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Amid Controversy, Same-Sex Marriage Is Legal in Ala.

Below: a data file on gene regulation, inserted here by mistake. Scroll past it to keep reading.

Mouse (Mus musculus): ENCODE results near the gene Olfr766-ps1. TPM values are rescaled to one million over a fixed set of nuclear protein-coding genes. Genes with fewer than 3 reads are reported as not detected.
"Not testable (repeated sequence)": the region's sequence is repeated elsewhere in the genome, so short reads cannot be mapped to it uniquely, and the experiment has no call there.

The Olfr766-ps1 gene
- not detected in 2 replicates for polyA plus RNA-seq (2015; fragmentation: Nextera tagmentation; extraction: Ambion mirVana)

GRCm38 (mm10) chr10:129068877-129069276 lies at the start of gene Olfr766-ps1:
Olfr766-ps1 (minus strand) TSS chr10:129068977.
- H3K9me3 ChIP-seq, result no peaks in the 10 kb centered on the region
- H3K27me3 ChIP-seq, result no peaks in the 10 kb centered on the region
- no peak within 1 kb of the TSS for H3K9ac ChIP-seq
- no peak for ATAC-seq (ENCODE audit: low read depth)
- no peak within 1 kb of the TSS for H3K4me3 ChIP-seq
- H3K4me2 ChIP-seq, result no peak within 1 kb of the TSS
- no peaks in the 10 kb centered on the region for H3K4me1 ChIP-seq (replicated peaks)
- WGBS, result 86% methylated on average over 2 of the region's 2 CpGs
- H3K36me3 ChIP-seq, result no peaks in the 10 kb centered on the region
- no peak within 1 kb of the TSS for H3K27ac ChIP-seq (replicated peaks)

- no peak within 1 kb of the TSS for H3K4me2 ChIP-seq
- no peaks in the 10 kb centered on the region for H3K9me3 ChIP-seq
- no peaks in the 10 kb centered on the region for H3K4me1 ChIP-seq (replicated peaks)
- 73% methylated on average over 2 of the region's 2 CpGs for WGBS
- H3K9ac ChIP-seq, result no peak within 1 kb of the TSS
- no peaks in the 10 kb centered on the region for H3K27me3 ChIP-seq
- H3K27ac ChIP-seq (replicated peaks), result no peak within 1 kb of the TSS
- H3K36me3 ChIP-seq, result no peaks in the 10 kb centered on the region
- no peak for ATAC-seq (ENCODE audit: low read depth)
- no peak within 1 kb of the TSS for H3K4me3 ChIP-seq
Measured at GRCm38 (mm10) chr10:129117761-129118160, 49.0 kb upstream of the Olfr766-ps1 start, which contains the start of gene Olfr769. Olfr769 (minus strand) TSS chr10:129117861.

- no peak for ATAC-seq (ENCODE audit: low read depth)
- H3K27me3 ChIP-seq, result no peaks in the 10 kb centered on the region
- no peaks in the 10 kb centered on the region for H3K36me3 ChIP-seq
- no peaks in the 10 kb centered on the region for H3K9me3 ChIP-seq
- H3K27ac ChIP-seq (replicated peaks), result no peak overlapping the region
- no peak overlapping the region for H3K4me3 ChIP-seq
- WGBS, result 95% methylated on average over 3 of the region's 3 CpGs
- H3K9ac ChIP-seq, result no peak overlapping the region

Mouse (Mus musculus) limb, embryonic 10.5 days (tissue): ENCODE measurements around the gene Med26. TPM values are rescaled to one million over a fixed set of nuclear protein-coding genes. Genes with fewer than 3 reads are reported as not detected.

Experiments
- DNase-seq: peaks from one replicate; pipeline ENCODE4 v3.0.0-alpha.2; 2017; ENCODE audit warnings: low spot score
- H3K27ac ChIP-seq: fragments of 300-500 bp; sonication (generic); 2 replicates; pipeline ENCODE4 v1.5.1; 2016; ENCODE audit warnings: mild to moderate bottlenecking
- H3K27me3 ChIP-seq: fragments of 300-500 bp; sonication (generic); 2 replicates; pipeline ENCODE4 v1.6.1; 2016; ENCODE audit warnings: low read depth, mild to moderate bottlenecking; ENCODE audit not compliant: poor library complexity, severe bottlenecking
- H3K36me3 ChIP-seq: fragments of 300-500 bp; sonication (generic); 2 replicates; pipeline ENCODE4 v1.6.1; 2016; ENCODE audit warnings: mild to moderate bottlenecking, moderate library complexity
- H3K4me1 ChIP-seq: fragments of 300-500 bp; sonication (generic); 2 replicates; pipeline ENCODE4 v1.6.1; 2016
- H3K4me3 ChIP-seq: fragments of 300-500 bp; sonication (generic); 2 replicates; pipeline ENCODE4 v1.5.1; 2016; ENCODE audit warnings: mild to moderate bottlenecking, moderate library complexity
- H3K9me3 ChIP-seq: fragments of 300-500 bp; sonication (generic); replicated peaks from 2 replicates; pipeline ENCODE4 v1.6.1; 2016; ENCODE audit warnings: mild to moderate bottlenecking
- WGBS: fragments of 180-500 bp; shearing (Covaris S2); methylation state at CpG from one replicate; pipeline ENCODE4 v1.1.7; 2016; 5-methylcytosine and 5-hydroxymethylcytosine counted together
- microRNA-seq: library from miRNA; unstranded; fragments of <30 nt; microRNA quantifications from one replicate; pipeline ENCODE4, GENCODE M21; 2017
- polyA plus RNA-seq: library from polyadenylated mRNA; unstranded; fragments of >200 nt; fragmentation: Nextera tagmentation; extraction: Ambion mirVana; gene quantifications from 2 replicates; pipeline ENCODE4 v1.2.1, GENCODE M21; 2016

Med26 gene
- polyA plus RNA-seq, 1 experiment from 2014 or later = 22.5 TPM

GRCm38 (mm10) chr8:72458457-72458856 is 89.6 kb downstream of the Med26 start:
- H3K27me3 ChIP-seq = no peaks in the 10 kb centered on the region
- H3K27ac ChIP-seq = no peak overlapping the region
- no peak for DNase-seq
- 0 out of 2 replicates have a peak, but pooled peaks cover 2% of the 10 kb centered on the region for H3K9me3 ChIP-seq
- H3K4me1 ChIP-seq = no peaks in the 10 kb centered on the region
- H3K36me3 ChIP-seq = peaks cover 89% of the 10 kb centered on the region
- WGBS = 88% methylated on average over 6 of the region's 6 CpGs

Alabama was the source of a good bit of controversy surrounding same-sex marriage last week, after a federal judge declared the state's law prohibiting same-sex marriage unconstitutional. Right after that, however, the Alabama Supreme Court's Chief Justice Roy Moore issued his own order telling state judges and employees not to recognize same-sex marriages or issue licenses. Moore's conflicting order led to questions about who trumps whom when it comes to federal trial courts and state supreme courts, but the U.S. Supreme Court put the issue to rest by refusing to review the case. What's going on down in Alabama? Same-Sex Marriage Is Constitutional -- Maybe On January 23, a federal trial judge in Alabama struck down Alabama's same-sex marriage ban as unconstitutional. The state refused to allow one of the women in the case to adopt the other woman's son because it didn't recognize their marriage as valid. Citing to recent same-sex marriage decisions, including the U.S. Supreme Court's 2013 ruling in U.S. v. Windsor, Judge Callie V.S. Granade concluded that Alabama's law violated the Equal Protection Clause of the U.S. Constitution and ordered the state to no longer enforce the ban. Granade's order set the stage for Alabama to become the 37th state to permit same-sex marriage -- except that, on February 3, Alabama Supreme Court Chief Justice Roy Moore issued a memo to state probate court judges (who are in charge of marriages) indicating they weren't bound by the federal court decision, which Moore said was contrary to state law. On February 8, he ordered probate judges and state employees not to recognize same-sex marriages. Legal scholars tend to agree that Moore's opinion doesn't override a federal judge's opinion. Moore is no stranger to making controversial decisions. He was removed as chief justice in 2003 when he refused to obey a federal court order to remove a Ten Commandments monument from outside the courthouse, but Alabama voters returned him to office in 2012. The Supremes Decide Not to Weigh In The U.S. Supreme Court implicitly affirmed Granade's order on Monday, when it refused to grant an emergency petition by Alabama's attorney general to stay Granade's decision, which would have suspended the issuing of marriage licenses in the state. Justices Thomas and Scalia dissented, arguing that the state law should have been stayed to allow a federal appellate court to weigh in. The dissent also took time to criticize the Court's recent practice of not staying a federal appeals court's order when it finds a state law unconstitutional. With the U.S. Supreme Court out of the picture, Alabama counties began issuing marriage licenses -- well, most of them, anyway. According to The New York Times, some Alabama courts protested the decision by not conducting any marriages at all. Related Resources: Confusion in Alabama as Some Defy Court Order to Grant Gay Marriage Licenses (Los Angeles Times) Ark. and Miss. Gay Marriage Bans Struck Down (FindLaw's Law and Daily Life) Same-Sex Marriage Returns to Supreme Court: 3 Things You Should Know (FindLaw's Law and Daily Life) Gay Marriage Update: Kan., Mo., and 6th Circuit (FindLaw's Law and Daily Life)